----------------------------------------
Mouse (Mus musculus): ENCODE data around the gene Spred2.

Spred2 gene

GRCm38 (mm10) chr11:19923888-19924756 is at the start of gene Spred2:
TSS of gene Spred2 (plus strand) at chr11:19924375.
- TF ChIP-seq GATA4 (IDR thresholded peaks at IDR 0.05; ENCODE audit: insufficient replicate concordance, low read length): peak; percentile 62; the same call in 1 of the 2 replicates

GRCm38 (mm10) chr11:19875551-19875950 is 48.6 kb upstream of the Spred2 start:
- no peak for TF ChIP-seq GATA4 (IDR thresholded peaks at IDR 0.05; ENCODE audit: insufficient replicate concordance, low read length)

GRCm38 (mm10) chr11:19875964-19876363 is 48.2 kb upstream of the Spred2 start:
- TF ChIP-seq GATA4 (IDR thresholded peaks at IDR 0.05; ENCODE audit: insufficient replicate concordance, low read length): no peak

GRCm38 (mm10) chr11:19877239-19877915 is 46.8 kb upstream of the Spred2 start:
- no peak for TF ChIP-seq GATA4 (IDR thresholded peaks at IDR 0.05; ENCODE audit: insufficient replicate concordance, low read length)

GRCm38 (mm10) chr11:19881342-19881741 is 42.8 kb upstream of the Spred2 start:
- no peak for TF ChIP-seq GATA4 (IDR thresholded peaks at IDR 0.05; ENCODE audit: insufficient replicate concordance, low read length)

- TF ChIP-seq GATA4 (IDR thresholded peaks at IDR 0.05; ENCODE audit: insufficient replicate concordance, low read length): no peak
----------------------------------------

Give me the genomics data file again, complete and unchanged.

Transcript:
Mouse (Mus musculus): ENCODE data around the gene Spred2.

Spred2 gene

GRCm38 (mm10) chr11:19923888-19924756 is at the start of gene Spred2:
TSS of gene Spred2 (plus strand) at chr11:19924375.
- TF ChIP-seq GATA4 (IDR thresholded peaks at IDR 0.05; ENCODE audit: insufficient replicate concordance, low read length): peak; percentile 62; the same call in 1 of the 2 replicates

GRCm38 (mm10) chr11:19875551-19875950 is 48.6 kb upstream of the Spred2 start:
- no peak for TF ChIP-seq GATA4 (IDR thresholded peaks at IDR 0.05; ENCODE audit: insufficient replicate concordance, low read length)

GRCm38 (mm10) chr11:19875964-19876363 is 48.2 kb upstream of the Spred2 start:
- TF ChIP-seq GATA4 (IDR thresholded peaks at IDR 0.05; ENCODE audit: insufficient replicate concordance, low read length): no peak

GRCm38 (mm10) chr11:19877239-19877915 is 46.8 kb upstream of the Spred2 start:
- no peak for TF ChIP-seq GATA4 (IDR thresholded peaks at IDR 0.05; ENCODE audit: insufficient replicate concordance, low read length)

GRCm38 (mm10) chr11:19881342-19881741 is 42.8 kb upstream of the Spred2 start:
- no peak for TF ChIP-seq GATA4 (IDR thresholded peaks at IDR 0.05; ENCODE audit: insufficient replicate concordance, low read length)

- TF ChIP-seq GATA4 (IDR thresholded peaks at IDR 0.05; ENCODE audit: insufficient replicate concordance, low read length): no peak